DEAR DR. DONOHUE: I have high blood pressure. What’s unusual about it is that I’m a 30-year-old woman with no family history of high blood pressure. My doctor has had a hard time lowering my pressure, and he now says I might have renovascular high blood pressure. I would be indebted to you if you can explain this for me. – M.C.

ANSWER: Most people, 90 percent, with high blood pressure – hypertension – have primary hypertension, also called essential hypertension or idiopathic hypertension. This is the kind of high blood pressure whose cause isn’t known. Less than 10 percent of hypertensives have secondary hypertension – elevated blood pressure secondary to some other distinct process going on. In your case, that secondary process is suspected to be a narrowing of one or more arteries that serve the kidneys.

Secondary hypertension is odd in a number of ways. It often begins at young ages, and it can be quite difficult to control with the usual blood pressure medicines.

The narrowed kidney artery of renovascular hypertension makes the kidney think body blood pressure is too low. It starts to produce, in great abundance, renin, a substance that elevates blood pressure. Correcting the kink in the kidney artery restores normal blood flow to it, and the kidney stops pouring out renin. Blood pressure falls.

You have to prepare yourself for special tests. Scans of the kidneys, X-rays of their arteries and sampling kidney veins for renin levels are examples of some of those tests.

If the suspicion proves correct, the artery narrowing can often be expanded in the same way that plugged heart arteries are expanded, with a balloon-tipped catheter inched into the narrowed blood vessel. In a way, you would be lucky to have this kind of high blood pressure; it’s curable.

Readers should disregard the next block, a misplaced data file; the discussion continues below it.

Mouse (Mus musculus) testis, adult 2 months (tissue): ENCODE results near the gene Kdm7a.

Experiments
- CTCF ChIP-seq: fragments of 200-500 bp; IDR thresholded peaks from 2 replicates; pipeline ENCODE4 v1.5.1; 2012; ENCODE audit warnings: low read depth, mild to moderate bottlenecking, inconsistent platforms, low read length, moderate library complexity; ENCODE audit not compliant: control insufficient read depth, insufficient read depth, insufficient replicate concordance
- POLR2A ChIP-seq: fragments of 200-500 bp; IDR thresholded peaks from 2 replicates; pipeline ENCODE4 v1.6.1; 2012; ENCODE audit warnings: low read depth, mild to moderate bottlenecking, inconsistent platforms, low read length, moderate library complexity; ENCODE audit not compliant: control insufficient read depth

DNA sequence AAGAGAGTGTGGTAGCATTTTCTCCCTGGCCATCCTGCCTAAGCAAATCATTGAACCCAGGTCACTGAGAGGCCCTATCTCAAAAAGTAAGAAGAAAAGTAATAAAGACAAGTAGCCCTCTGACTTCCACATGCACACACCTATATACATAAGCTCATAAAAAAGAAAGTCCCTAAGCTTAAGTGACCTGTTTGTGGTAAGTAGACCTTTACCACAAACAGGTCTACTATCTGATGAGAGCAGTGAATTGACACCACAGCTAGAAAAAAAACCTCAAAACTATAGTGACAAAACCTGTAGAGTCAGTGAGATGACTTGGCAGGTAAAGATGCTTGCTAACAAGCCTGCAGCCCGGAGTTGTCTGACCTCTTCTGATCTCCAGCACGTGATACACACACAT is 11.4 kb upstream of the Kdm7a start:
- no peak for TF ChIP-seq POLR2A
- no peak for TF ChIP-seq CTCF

The high blood pressure pamphlet discusses this common and complicated subject in detail. Readers can obtain a copy by writing: Dr. Donohue – No. 104, Box 536475, Orlando, FL 32853-6475. Enclose a check or money order (no cash) for $4.75 U.S./$6.75 Can. with the recipient’s printed name and address. Please allow four weeks for delivery.

DEAR DR. DONOHUE: Two weeks ago, I happened to stick my tongue out while I was looking in the mirror. It had a wide, black stripe on it. I saw my doctor, who said it was nothing and told me to brush it with toothpaste. I have. It’s still there. What is this, and how do I get rid of it? – K.D.

ANSWER: It’s black tongue, one of those things whose looks are far worse than their significance. Something has gone haywire with the way your tongue’s cells are shed from its surface. They pile up to create the black streak. It doesn’t indicate ill health.

If you’re a smoker, stop smoking. If your mouth is dry most of the time, carry with you a plastic squeeze bottle filled with water and make liberal use of it. Sugarless gum can also keep the mouth moist and hasten the departure of black tongue. Make a dilute solution of hydrogen peroxide by mixing one part hydrogen peroxide with two parts of water. Gently brush your tongue with a soft toothbrush dunked in the peroxide solution.

If the tongue is still black after a week or two of brushing, see your dentist. The dentist might have you use a solution with urea in it.

DEAR DR. DONOHUE: The doctor has told my daughter that my grandson’s “sutures” have closed too early. I have no idea what this means. What are sutures? Can this be corrected? – L.G.

ANSWER: Infants’ skulls have to expand to make room for their growing brains. To achieve this, their skulls have a number of “sutures” – lines in the skull, like fault lines – that are bridged by soft, fibrous tissue. That permits the skull to accommodate the expanding brain. Once brain growth is complete, the sutures fill in with bone. If the sutures fill in with bone too early, the brain cannot enlarge. Artificial sutures can be surgically created when the need arises.

Dr. Donohue regrets that he is unable to answer individual letters, but he will incorporate them in his column whenever possible. Readers may write him or request an order form of available health newsletters at P.O. Box 536475, Orlando, FL 32853-6475. Readers may also order health newsletters from

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